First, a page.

Although I must admit there is a ring of truth to all of that... But I don't pay attention to all the little nuances of our day to day lives. 

    It is certainly good advice not to sit next to someone else in an empty room... That does tick some people off (e.g. Me) a lot. If there are so many seats give me room to breath people!

    But adversely to that advice I often complain to complete strangers... It is a good conversation starter, assuming you both agree... And it being England most of us having something to complain about... (e.g. " Me: Damn the trains are never on time
    Them: Yeah tell me about it. I was stuck at the station for 30 minutes yesterday").

  • User profile image
    blowdart

    Well if it's work related, rather than social

    1) Refer to people by their titles by default, Mr Smith. People will give permission to use their first name.

    2) Dark suits, not light ones for business.

    3) Shirts for business should not have breast pockets.

    4) Lace up shoes, not slip ons.

  • User profile image
    footballism

    blowdart wrote:

    4) Lace up shoes, not slip ons.

    Shoes without laces are quite pupolar in China, why is it not appropriate in your country?:O

    Sheva

  • User profile image
    Tensor

    It looks like you are unable to tie your own shoe-laces Smiley

  • User profile image
    blowdart

    footballism wrote:
    
    blowdart wrote:
    4) Lace up shoes, not slip ons.

    Shoes without laces are quite pupolar in China, why is it not appropriate in your country?

    Sheva


    For formal work clothing, especially with a suit it's just not the done thing.

    Casual, well yes, if you want to look like a 1980s Miami Vice throw back Smiley

  • User profile image
    Unoriginal​Guy

    Tensor wrote:
    It looks like you are unable to tie your own shoe-laces


    I wonder what people will think if you show up with slip on shoes and a clip on tie? Tongue Out

  • User profile image
    Tensor

    UnoriginalGuy wrote:
    
    Tensor wrote: It looks like you are unable to tie your own shoe-laces


    I wonder what people will think if you show up with slip on shoes and a clip on tie?


    They'll point you at the broken photocopier Wink

  • User profile image
    blowdart

    Oh yes business cards. I don't know if China puts the same emphasis on business cards as Japan (i.e. they should be treated as precious objects, and put away carefully). Just be aware that's really not a European thing, they might simply put your card in the wallet, which goes into their back pocket.


  • User profile image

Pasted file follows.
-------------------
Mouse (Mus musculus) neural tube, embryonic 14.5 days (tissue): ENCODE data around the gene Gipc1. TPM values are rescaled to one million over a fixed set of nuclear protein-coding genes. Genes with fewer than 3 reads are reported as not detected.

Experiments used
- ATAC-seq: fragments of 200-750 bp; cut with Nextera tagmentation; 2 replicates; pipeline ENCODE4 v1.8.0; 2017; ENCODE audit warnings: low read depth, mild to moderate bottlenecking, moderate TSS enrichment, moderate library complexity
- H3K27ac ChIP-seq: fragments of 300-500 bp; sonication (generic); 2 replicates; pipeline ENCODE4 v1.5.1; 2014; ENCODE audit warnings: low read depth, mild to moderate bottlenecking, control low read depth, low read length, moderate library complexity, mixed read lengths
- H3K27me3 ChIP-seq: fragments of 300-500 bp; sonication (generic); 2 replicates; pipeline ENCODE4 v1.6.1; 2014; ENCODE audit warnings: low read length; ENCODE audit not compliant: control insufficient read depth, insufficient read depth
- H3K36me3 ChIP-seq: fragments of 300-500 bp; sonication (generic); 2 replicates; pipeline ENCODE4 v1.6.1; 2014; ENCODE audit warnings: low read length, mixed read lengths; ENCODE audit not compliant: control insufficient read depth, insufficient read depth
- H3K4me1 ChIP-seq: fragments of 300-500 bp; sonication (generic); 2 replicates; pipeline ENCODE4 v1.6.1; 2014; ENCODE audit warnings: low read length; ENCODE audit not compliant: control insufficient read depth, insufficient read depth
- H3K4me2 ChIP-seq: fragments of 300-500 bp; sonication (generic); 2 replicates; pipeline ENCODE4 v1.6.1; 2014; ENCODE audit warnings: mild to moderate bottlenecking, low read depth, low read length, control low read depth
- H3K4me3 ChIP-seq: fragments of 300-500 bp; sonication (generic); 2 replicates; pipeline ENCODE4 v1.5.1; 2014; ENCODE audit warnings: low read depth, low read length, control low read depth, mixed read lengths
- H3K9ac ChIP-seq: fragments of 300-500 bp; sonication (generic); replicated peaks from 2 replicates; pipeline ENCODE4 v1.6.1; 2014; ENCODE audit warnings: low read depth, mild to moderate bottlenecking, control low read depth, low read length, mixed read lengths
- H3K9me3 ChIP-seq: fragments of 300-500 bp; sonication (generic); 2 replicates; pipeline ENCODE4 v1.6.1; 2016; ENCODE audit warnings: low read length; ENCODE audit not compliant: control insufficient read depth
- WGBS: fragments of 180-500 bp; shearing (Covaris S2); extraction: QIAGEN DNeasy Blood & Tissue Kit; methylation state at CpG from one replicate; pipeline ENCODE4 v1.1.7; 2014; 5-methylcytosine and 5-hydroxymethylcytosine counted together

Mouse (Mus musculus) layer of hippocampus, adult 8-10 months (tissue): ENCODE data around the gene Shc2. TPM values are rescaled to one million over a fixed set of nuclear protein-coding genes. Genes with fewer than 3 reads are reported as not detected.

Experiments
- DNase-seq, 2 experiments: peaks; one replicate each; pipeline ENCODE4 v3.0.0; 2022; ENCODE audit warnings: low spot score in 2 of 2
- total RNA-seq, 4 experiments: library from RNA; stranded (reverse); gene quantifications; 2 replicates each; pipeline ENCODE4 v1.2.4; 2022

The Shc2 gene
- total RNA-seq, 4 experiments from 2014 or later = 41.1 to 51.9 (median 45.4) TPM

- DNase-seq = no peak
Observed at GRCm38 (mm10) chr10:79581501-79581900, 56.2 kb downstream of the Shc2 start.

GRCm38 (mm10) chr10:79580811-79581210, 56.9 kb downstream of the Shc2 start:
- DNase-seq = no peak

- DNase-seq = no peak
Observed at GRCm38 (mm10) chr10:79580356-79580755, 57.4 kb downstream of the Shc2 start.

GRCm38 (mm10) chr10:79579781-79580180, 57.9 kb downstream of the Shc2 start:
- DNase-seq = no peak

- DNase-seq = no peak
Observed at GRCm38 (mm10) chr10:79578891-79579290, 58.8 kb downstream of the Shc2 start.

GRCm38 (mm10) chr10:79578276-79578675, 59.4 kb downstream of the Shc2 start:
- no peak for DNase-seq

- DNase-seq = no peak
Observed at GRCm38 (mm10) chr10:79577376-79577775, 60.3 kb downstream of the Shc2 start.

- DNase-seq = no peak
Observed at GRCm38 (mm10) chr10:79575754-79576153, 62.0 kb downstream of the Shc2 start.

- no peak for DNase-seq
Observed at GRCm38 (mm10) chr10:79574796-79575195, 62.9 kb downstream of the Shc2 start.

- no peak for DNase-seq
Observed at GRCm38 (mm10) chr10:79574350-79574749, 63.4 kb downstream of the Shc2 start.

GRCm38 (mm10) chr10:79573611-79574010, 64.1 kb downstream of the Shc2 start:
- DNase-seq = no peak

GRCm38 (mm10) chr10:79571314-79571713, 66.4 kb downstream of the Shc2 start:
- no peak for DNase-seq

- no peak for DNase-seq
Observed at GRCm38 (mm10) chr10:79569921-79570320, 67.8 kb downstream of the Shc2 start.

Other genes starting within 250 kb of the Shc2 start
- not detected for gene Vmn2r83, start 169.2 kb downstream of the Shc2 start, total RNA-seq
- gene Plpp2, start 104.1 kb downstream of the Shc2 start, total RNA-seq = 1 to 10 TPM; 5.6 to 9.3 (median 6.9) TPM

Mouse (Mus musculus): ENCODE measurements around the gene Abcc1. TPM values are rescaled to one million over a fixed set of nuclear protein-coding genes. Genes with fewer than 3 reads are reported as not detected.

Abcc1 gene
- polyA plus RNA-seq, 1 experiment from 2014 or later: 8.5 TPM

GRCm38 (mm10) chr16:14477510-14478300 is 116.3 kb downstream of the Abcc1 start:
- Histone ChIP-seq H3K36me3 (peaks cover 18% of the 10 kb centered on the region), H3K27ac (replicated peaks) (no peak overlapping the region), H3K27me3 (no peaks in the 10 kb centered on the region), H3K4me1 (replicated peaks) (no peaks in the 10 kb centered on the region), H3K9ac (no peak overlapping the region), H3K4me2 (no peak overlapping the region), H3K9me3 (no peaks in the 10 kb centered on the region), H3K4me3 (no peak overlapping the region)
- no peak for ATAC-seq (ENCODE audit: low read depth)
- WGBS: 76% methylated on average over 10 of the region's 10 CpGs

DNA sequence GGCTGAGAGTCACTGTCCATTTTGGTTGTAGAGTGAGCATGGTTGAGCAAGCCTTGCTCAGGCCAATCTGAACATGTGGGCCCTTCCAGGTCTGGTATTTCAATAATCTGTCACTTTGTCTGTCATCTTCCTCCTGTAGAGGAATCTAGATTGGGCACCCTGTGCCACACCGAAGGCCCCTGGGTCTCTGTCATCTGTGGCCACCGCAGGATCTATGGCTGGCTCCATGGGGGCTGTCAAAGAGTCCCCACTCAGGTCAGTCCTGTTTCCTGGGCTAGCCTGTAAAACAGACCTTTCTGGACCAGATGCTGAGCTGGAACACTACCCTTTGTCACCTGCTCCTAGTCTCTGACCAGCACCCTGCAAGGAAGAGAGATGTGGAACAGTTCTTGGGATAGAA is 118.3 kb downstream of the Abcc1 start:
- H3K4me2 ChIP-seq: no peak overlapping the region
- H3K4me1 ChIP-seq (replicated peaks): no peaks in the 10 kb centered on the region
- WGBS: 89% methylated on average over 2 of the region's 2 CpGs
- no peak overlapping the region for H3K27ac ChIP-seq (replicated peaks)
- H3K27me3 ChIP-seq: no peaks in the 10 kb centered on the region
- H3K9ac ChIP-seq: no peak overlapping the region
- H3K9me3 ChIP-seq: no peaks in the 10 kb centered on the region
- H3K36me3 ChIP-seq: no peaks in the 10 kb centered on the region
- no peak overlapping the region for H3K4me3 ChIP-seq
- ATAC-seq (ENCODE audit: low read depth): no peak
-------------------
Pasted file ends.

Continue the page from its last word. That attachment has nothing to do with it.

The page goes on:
footballism

    blowdart wrote:
    Oh yes business cards. I don't know if China puts the same emphasis on business cards as Japan (i.e. they should be treated as precious objects, and put away carefully). Just be aware that's really not a European thing, they might simply put your card in the wallet, which goes into their back pocket.

    Nice tip, more nice tips are needed, omg, it's the crash course time:(

    Sheva

  • User profile image
    Simo

    Warning ... Some english-english words have different meanings to the american-english version and quite often the popular term for something may be different.

    So if you learnt american english you may have to adjust a little.

    Like the old sidewalk - pavement thing.

    A cell is called a mobile. And even 'moby', but that wouldn't be used in business context.

    I guess the more of these differences you can pick up on and use, the more slick the translation will be. Washroom - Loo, etc.

    When I'm in the US I like to think of american english has a really easy to learn foreign language. It'll be a little rude to refuse to try to speak the local language to the best of my ability.

    So I use words like washroom, dumpster, pronounce network router and tomato the american way, etc, etc, etc.

    Customs....

    Don't tip the barman/barmaid 66 pence when they pour you a pint of beer at the bar. Their wages are included in the cost of the drink.

    Sitting down to a meal, their may be a lot cutlery. Cutlery is never re-used between courses.

    Don't ask for the remains of your meal to be scraped into polystyrene boxes for you to take home.

    Remark about the weather at every opportunity. It'll be different every day anyway so there's plenty of opportunity to compare it with yesterday's weather. If the weather appears to be the same as yesterday just agree when the locals point out it's different.

    Say Please, Thank you and Sorry all the time, repeatedly. In fact, to be safe, just say one of the three every sixth word you utter.

  • User profile image
    blowdart

    Simo wrote:
    


    Don't tip the barman/barmaid 66 pence when they pour you a pint of beer at the bar. Their wages are included in the cost of the drink.



    But at high end bars in London which serve spirts and cocktails do tip.

    If you do go to a bar in London, or clubbing you may find a strange man in the toilets handing out paper towels, soap etc. He will have aftershave etc on hand as well. You will be expected to tip him, 50p-£1 for just the towels etc, more if you use the toiletries.


  • User profile image
    Tensor

    A few years ago, when I went to London for the first time in ages, that man in the toilet thing was a real culture shock. I felt so provincial.

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    Deactivated User

    Comment removed at user's request.